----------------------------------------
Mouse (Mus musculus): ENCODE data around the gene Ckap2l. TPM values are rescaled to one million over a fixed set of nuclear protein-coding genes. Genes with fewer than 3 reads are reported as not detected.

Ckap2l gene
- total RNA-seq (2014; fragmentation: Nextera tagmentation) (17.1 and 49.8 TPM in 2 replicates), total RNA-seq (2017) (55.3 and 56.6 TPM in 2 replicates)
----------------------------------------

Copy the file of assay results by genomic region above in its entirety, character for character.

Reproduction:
Mouse (Mus musculus): ENCODE data around the gene Ckap2l. TPM values are rescaled to one million over a fixed set of nuclear protein-coding genes. Genes with fewer than 3 reads are reported as not detected.

Ckap2l gene
- total RNA-seq (2014; fragmentation: Nextera tagmentation) (17.1 and 49.8 TPM in 2 replicates), total RNA-seq (2017) (55.3 and 56.6 TPM in 2 replicates)